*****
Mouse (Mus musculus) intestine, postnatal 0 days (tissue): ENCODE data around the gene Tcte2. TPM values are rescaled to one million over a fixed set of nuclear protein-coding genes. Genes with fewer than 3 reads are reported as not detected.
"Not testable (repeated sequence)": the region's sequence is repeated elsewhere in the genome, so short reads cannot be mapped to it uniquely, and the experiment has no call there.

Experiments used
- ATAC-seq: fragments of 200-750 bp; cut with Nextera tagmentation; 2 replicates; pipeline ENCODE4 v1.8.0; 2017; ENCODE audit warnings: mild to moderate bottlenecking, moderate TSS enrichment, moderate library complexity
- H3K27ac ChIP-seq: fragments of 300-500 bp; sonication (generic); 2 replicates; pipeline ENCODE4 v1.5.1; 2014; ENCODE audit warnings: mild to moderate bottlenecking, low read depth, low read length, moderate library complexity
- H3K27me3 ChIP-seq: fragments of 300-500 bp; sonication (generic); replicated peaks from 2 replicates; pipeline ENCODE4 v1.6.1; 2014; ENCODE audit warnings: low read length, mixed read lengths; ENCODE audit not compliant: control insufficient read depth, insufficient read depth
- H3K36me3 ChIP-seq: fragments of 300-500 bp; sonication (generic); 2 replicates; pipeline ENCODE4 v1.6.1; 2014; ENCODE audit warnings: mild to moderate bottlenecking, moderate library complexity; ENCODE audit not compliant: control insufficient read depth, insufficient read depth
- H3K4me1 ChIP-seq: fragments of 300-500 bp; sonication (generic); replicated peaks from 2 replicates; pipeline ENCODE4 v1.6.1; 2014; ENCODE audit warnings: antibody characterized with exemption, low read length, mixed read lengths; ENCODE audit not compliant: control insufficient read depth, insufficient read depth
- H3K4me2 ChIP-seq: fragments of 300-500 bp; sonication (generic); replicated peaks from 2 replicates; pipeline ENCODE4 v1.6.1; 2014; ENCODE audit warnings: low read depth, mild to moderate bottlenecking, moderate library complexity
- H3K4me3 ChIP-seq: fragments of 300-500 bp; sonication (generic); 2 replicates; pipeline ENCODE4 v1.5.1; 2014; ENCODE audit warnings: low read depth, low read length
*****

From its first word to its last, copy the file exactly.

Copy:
Mouse (Mus musculus) intestine, postnatal 0 days (tissue): ENCODE data around the gene Tcte2. TPM values are rescaled to one million over a fixed set of nuclear protein-coding genes. Genes with fewer than 3 reads are reported as not detected.
"Not testable (repeated sequence)": the region's sequence is repeated elsewhere in the genome, so short reads cannot be mapped to it uniquely, and the experiment has no call there.

Experiments used
- ATAC-seq: fragments of 200-750 bp; cut with Nextera tagmentation; 2 replicates; pipeline ENCODE4 v1.8.0; 2017; ENCODE audit warnings: mild to moderate bottlenecking, moderate TSS enrichment, moderate library complexity
- H3K27ac ChIP-seq: fragments of 300-500 bp; sonication (generic); 2 replicates; pipeline ENCODE4 v1.5.1; 2014; ENCODE audit warnings: mild to moderate bottlenecking, low read depth, low read length, moderate library complexity
- H3K27me3 ChIP-seq: fragments of 300-500 bp; sonication (generic); replicated peaks from 2 replicates; pipeline ENCODE4 v1.6.1; 2014; ENCODE audit warnings: low read length, mixed read lengths; ENCODE audit not compliant: control insufficient read depth, insufficient read depth
- H3K36me3 ChIP-seq: fragments of 300-500 bp; sonication (generic); 2 replicates; pipeline ENCODE4 v1.6.1; 2014; ENCODE audit warnings: mild to moderate bottlenecking, moderate library complexity; ENCODE audit not compliant: control insufficient read depth, insufficient read depth
- H3K4me1 ChIP-seq: fragments of 300-500 bp; sonication (generic); replicated peaks from 2 replicates; pipeline ENCODE4 v1.6.1; 2014; ENCODE audit warnings: antibody characterized with exemption, low read length, mixed read lengths; ENCODE audit not compliant: control insufficient read depth, insufficient read depth
- H3K4me2 ChIP-seq: fragments of 300-500 bp; sonication (generic); replicated peaks from 2 replicates; pipeline ENCODE4 v1.6.1; 2014; ENCODE audit warnings: low read depth, mild to moderate bottlenecking, moderate library complexity
- H3K4me3 ChIP-seq: fragments of 300-500 bp; sonication (generic); 2 replicates; pipeline ENCODE4 v1.5.1; 2014; ENCODE audit warnings: low read depth, low read length